Relic: DigiCash — Was this the precursor of cryptocurrency?

    LifestyleRelicRelic: DigiCash — Was this the precursor of cryptocurrency?

    Many great ideas can live and die at the hands of venture capital. Having grown up in the San Francisco Bay Area, I have been fortunate enough to have had a front-row seat at many groundbreaking events in Silicon Valley. Many major companies we associate with technology, lifestyle, and fintech were all within an hour’s drive of my house. But what if that idea is the very way we use capital? The recent collapse of FTX led me down a deep rabbit hole of research to bring you an often-forgotten yet critically important step in fintech history: DigiCash.

    Today, the rise (and fall) of FTX is a cautionary tale of risk regarding a popular fintech trend: cryptocurrency. As of this writing, the ultimate fate of FTX, its founder Sam Bankman-Fried, and other FTX executives is still in (and on) the air. Allegations of their mismanagement of customer funds continue to dominate the financial news headlines, leading governments worldwide to probe into the nature of cryptocurrency itself and how it should be regulated.

    The idea of cryptocurrency is nothing new. David Chaum’s vision of making online payments fast, safe, and anonymous started in his 1982 doctoral dissertation “Computer Systems Established, Maintained, and Trusted by Mutually Suspicious Groups” for a doctorate in computer science at the University of California, Berkeley. Chaum’s 1982 dissertation proposed every element of the blockchain found in Bitcoin except the proof of work (PoW). PoW is a cryptographic proof in which one party (the prover) proves to other parties (the verifiers) that a certain amount of a specific computational effort has been expended and has been the foundation of a permission-less decentralized network along with proof of stake (PoS).

    Later photo of the DigiCash team. (1995)

    While PoW would not be invented until 1993, and the term would not be coined and formalized until 1999, Chaum’s proposed vault system included achieving a consensus state between nodes, chaining the history of consensus in blocks, and an immutable time stamping of the chained data. The code was also included in this paper, but discussing that would be an entirely new article. While the Internet was technically available to universities, businesses, and the government, it was not yet available to average consumers. These average consumers like you and I would be the most likely to use these digital payment systems. This meant that Chaum was taking a (digital) leap into the unknown.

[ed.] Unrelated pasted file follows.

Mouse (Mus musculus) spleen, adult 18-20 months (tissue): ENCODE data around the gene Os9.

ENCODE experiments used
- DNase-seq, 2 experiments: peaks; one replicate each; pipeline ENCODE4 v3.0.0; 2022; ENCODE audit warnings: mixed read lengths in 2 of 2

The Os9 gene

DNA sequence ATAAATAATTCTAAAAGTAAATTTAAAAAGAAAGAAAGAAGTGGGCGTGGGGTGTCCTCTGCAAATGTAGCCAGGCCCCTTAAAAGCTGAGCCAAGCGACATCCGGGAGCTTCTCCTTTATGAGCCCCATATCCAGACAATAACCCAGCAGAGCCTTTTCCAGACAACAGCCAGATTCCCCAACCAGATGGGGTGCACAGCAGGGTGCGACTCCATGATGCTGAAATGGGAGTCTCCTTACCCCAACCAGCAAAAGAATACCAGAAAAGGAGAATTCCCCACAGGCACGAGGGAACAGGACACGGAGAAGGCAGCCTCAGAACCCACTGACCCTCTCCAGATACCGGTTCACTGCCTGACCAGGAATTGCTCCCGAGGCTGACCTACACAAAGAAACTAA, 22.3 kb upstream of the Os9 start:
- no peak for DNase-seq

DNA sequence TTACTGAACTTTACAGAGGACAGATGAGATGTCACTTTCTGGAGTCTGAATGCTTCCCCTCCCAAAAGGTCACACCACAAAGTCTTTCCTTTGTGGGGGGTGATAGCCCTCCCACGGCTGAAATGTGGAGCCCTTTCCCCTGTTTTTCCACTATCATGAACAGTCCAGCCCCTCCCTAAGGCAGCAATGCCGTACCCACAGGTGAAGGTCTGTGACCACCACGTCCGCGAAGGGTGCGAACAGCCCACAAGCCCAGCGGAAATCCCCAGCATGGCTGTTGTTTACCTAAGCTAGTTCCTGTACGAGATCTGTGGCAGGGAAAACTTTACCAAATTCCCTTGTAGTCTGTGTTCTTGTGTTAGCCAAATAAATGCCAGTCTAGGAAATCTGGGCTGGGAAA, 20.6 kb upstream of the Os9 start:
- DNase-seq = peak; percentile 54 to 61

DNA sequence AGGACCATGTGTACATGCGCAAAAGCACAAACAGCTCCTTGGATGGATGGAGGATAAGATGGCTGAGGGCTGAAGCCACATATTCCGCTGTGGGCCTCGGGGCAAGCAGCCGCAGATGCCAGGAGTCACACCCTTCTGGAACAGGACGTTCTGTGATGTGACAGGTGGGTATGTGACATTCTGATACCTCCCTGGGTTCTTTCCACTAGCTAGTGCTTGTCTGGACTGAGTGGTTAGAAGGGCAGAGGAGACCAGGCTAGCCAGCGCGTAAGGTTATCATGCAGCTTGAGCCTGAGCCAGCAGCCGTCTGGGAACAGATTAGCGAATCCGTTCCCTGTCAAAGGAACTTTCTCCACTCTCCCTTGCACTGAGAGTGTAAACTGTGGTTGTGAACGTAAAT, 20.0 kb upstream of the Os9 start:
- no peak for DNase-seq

In a 1983 paper, Chaum was credited for inventing secure digital cash, introducing the cryptographic primitive of a blind signature. This proposal allowed users to obtain digital currency from a bank and spend it however the user wants without the bank or any other party knowing about it. By 1988, Chaum expanded this idea to offline transactions to detect double-spending. Chaum’s most significant breakthrough was the founding of DigiCash in 1989 to commercialize his research. By 1994, the first electronic payment was sent, the same year the commercial Internet was born. The Internet would shape fintech, for better or worse, for the following decades to come.

    How did DigiCash work? It required software to withdraw notes from a bank and designate specific encrypted keys before they could be sent to the recipient. The fact that DigiCash payments escaped detection from banks, the government, and any third parties also made it a crucial step forward regarding privacy issues. One bank, The Mark Twain Bank of Missouri, was the only US-based bank that supported DigiCash. DigiCash even became large and significant enough to gain the backing of Germany-based Deutsche Bank, one of the world’s most powerful banks today.

    The idea of DigiCash was so far ahead of its time that it filed for Chapter 11 bankruptcy in 1998, and the company was eventually sold in 2002. Why did it fail despite its promise of privacy safeguards and (relative) ease of use? All signs point to timing. For reference, Amazon didn’t begin selling products outside of books, music, and videos until 1999. Chaum said in a 1999 interview that the technology around DigiCash and DigiCash itself entered the market long before e-commerce was fully integrated into the Internet, which wouldn’t take place until the mid-2000s. If the commercial Internet had been around earlier, it might have been possible that Chaum’s work may have been more recognized.

    Chaum remains active in technology to this day, mostly in vault systems, digital signatures, anonymous communication, and even in developing trustworthy voting systems. While Chaum isn’t a household name in technology like Elon Musk, Jeff Bezos, or Mark Zuckerberg, he made a pivotal contribution to fintech that we can see today, for better (popularizing e-commerce and digital payments) or worse (bad actors that contributed to the collapse of FTX).

    Words by Jose Alvarez
    Also published in Gadgets Magazine February 2023 Issue

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